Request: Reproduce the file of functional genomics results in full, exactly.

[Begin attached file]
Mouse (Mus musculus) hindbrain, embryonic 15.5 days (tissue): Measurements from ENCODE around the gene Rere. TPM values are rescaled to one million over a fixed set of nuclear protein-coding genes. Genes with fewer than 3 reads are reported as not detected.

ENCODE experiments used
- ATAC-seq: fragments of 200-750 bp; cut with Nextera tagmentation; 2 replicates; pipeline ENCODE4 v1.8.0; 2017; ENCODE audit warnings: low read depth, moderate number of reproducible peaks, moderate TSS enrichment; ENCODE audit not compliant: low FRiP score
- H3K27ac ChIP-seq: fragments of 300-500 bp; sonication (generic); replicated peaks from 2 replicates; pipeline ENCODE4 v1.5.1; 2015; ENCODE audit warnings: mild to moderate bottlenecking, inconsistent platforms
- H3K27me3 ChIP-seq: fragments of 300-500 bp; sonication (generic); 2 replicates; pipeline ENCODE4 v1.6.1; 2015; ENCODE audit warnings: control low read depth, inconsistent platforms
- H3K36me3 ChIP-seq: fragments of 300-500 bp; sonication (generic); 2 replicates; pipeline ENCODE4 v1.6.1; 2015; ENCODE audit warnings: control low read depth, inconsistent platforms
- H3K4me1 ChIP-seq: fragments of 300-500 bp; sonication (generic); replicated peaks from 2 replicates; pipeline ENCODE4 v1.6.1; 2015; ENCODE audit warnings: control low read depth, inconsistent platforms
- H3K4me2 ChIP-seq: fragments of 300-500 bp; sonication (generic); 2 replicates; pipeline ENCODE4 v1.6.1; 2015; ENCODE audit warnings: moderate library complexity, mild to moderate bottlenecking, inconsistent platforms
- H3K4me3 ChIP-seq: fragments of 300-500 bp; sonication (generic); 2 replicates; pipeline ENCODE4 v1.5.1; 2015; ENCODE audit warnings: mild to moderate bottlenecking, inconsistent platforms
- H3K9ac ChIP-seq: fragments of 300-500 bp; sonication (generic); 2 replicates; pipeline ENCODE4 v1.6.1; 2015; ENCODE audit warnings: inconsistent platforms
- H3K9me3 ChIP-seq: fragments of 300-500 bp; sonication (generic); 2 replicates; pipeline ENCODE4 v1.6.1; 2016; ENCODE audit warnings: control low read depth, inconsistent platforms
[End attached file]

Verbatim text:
Mouse (Mus musculus) hindbrain, embryonic 15.5 days (tissue): Measurements from ENCODE around the gene Rere. TPM values are rescaled to one million over a fixed set of nuclear protein-coding genes. Genes with fewer than 3 reads are reported as not detected.

ENCODE experiments used
- ATAC-seq: fragments of 200-750 bp; cut with Nextera tagmentation; 2 replicates; pipeline ENCODE4 v1.8.0; 2017; ENCODE audit warnings: low read depth, moderate number of reproducible peaks, moderate TSS enrichment; ENCODE audit not compliant: low FRiP score
- H3K27ac ChIP-seq: fragments of 300-500 bp; sonication (generic); replicated peaks from 2 replicates; pipeline ENCODE4 v1.5.1; 2015; ENCODE audit warnings: mild to moderate bottlenecking, inconsistent platforms
- H3K27me3 ChIP-seq: fragments of 300-500 bp; sonication (generic); 2 replicates; pipeline ENCODE4 v1.6.1; 2015; ENCODE audit warnings: control low read depth, inconsistent platforms
- H3K36me3 ChIP-seq: fragments of 300-500 bp; sonication (generic); 2 replicates; pipeline ENCODE4 v1.6.1; 2015; ENCODE audit warnings: control low read depth, inconsistent platforms
- H3K4me1 ChIP-seq: fragments of 300-500 bp; sonication (generic); replicated peaks from 2 replicates; pipeline ENCODE4 v1.6.1; 2015; ENCODE audit warnings: control low read depth, inconsistent platforms
- H3K4me2 ChIP-seq: fragments of 300-500 bp; sonication (generic); 2 replicates; pipeline ENCODE4 v1.6.1; 2015; ENCODE audit warnings: moderate library complexity, mild to moderate bottlenecking, inconsistent platforms
- H3K4me3 ChIP-seq: fragments of 300-500 bp; sonication (generic); 2 replicates; pipeline ENCODE4 v1.5.1; 2015; ENCODE audit warnings: mild to moderate bottlenecking, inconsistent platforms
- H3K9ac ChIP-seq: fragments of 300-500 bp; sonication (generic); 2 replicates; pipeline ENCODE4 v1.6.1; 2015; ENCODE audit warnings: inconsistent platforms
- H3K9me3 ChIP-seq: fragments of 300-500 bp; sonication (generic); 2 replicates; pipeline ENCODE4 v1.6.1; 2016; ENCODE audit warnings: control low read depth, inconsistent platforms